Irish author Kathleen MacMahon describes how she discovered her favourite Spanish village, the family holidays she has spent there, and the memory of which sustains her throughout the winter …
There’s a bend in the road right at the top of the last hill that leads down to the holiday village of Aiguaclara (the place is real but not the name) on Catalonia’s Costa Brava. The hill is winding, and edged with pine trees, but if you’re quick you can catch a glimpse through the trees of the village below. It’s just a snapshot, but it’s enough to confirm the picture postcard image that sustains me all winter, from the white curve of shops and restaurants along the promenade, to the sliver of golden beach and the emerald green sea. Every year my husband and I fall silent in the car as we wait for that hairpin bend and the first glimpse of our holiday place. It feels like our lives together turn on that moment.
Mark and I discovered Aiguaclara together. We were only a year married, but already reeling from the first of life’s curve balls. An ectopic pregnancy, undiagnosed, had nearly been the death of me. Young and shockingly ignorant, we sat through the night on our couch at home and waited for daylight as the blood poured out of my ruptured fallopian tube. The pain in my collarbones was the signal that I was nearly full up with it. By the time we got to the hospital I was hours away from death and the surgery that ensued put an end to my chances of conceiving naturally. In the photos of that summer’s holiday, I see a young woman with the mournful face of a Modigliani portrait, wearing a matronly black swimsuit. She seems so far removed from me as to be a different person altogether. A thing of the past along with the long-discarded black swimsuit.
Subsequent holiday photos show the same beach, with the same restaurants lining the promenade and the same feathery tamarisk trees casting their shade over the patio tables. We’re pictured with our twin baby girls, the joyous result of IVF treatment. In one photograph my husband is ferrying water from the sea to feed the moat of their sandcastles. In another, the girls are precariously fishing for sprats off the tiny pier. Only the age of the girls and the evolution of my swimwear marks one year out from the previous one – from a turquoise bikini one summer to a bottle green, scoop-backed one-piece the next. New togs from the local swimwear shop are a ritual holiday treat from my husband every year.
The first time we stayed in Aiguaclara we rented a swanky modern apartment on the seafront, where the twins stood at the glass balcony and chanted ‘beach’ like a mantra. We moved along the front the following year, to a duplex with a terrace where we ate take-away paella from the restaurant downstairs and returned the pan the next day. There were years when we rented a house up the hill with a pool – the twins were by then at the age when nothing but a pool will do – and on at least one occasion we tried to skimp on the rental price and ended up rueing the day in a damp, dark apartment with framed needlepoint on the walls and a sweltering, windowless bedroom. Good or bad, each of these episodes went down in our family history as ‘the year when…’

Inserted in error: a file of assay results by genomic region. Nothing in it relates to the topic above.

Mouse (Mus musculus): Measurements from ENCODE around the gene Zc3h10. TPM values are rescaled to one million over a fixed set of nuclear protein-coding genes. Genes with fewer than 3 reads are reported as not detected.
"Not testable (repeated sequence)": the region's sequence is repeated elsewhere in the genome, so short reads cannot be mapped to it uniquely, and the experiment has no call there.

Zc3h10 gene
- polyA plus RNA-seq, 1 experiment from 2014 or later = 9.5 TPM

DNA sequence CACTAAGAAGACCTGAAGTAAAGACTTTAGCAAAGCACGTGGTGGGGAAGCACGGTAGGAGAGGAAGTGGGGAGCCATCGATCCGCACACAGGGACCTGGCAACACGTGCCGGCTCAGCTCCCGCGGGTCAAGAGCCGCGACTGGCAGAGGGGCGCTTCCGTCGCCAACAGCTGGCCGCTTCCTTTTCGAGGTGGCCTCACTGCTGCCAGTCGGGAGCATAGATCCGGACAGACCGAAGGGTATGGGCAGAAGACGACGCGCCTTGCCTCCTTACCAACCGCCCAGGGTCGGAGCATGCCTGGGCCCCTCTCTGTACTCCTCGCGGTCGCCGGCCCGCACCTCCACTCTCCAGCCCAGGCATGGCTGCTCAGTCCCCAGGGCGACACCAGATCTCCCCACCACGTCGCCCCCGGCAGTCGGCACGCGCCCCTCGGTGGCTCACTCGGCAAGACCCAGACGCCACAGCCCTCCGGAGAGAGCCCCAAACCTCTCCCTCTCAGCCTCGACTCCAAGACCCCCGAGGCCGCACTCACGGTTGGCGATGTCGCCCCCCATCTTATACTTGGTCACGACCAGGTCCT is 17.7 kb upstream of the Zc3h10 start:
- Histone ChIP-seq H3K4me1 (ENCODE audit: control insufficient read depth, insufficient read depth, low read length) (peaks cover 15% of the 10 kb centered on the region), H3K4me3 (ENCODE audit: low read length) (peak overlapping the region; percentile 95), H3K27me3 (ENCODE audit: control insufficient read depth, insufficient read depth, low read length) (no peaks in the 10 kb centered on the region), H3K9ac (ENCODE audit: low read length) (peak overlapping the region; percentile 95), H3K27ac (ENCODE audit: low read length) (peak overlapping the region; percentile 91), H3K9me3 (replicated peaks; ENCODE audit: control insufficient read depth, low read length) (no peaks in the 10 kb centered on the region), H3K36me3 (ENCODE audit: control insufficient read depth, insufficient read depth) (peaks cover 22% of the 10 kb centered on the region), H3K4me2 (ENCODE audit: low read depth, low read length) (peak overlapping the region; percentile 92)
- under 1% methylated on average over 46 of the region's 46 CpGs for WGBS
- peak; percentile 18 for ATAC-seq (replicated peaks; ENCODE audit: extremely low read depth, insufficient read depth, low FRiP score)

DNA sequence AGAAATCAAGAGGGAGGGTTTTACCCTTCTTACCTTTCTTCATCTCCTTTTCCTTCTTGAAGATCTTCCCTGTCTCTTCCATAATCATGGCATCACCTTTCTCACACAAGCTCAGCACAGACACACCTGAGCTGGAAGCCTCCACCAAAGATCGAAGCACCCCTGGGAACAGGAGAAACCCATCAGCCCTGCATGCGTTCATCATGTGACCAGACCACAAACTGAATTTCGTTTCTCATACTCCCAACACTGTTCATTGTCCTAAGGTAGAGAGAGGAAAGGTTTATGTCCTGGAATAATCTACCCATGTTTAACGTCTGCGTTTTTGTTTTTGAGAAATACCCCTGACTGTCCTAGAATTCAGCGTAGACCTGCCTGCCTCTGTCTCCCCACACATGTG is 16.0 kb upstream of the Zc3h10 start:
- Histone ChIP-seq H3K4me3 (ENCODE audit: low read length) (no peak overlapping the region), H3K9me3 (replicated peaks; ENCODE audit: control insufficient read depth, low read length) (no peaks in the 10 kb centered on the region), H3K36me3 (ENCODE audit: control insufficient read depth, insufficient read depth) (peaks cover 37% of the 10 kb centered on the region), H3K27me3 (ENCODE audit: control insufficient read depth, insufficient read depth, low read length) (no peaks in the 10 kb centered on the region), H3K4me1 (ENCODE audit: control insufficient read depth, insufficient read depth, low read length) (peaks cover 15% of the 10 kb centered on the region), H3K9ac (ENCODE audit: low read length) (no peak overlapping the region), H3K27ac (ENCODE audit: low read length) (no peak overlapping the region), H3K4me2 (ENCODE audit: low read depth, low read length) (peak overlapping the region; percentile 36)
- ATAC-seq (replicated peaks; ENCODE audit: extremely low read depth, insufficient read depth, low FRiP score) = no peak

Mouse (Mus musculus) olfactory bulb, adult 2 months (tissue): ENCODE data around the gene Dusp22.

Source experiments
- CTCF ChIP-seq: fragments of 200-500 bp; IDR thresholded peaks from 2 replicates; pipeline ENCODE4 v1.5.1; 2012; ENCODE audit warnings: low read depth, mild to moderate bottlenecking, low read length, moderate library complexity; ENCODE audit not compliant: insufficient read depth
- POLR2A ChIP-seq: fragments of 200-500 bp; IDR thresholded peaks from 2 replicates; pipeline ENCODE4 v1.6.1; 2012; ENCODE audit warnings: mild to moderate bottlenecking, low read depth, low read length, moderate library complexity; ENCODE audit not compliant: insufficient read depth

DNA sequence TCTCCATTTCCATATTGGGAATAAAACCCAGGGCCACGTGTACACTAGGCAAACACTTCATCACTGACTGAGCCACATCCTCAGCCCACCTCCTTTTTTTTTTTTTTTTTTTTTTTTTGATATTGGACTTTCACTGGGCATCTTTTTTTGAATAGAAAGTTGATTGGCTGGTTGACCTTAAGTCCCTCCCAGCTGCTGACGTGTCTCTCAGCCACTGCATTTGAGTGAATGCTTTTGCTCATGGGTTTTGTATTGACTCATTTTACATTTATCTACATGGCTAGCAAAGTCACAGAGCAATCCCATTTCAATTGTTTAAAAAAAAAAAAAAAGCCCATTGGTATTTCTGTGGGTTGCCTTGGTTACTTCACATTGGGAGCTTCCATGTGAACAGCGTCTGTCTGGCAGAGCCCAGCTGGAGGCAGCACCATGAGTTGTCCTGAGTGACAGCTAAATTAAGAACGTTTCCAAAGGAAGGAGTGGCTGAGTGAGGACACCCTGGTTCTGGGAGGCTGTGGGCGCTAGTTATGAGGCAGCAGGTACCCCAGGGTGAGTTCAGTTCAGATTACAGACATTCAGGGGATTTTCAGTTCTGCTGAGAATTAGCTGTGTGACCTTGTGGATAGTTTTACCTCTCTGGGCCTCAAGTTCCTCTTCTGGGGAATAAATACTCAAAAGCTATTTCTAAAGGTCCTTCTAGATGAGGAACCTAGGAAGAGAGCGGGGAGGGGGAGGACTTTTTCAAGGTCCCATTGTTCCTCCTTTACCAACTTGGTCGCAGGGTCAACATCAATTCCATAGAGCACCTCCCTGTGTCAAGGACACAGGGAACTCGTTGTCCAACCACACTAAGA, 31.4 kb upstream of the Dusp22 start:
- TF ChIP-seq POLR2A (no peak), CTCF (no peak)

There was the year when my husband was worried sick about work – I see it in his face in the photographs – and the year when my mother died. The year I was in a state of exhausted anxiety about my first novel, and the year I was in a state of exhausted anxiety about the second. We would arrive in Aiguaclara pale and tired and all wintered out and, gradually, over the course of two weeks restore ourselves by drinking more white wine than was wise and lapsing back into smoking the cigarettes we were forever trying to give up, as the girls became teenagers and eventually adults and we went from being 30 to 40 to – quite unbelievably – 50.
The people of Aiguaclara have aged too in the time we’ve been going there. The local kids who once played with our children on the beach are adults now, gone to live and work in Barcelona or Girona, or some such place. The restaurants have changed hands, passing from mother to son, or in some cases to new owners. A guy in trendy glasses took over a place on the seafront and introduced a cocktail menu. We watched these developments jealously, fearing all the time the advent of some fundamental alteration that would ruin the place for us. That’s what we dread, every year, as the car takes the turns of the hill on the way down and we lean forward, hungry for that first glance of Aiguaclara. Every year it’s a relief to see the same green sea, with the same fingernail of beach and the same tamarisk-lined promenade. Unlike us, the place remains blessedly and miraculously unchanged.
Kathleen MacMahon’s new book nothing but blue sky, published by Sandycove, €18, is out now.
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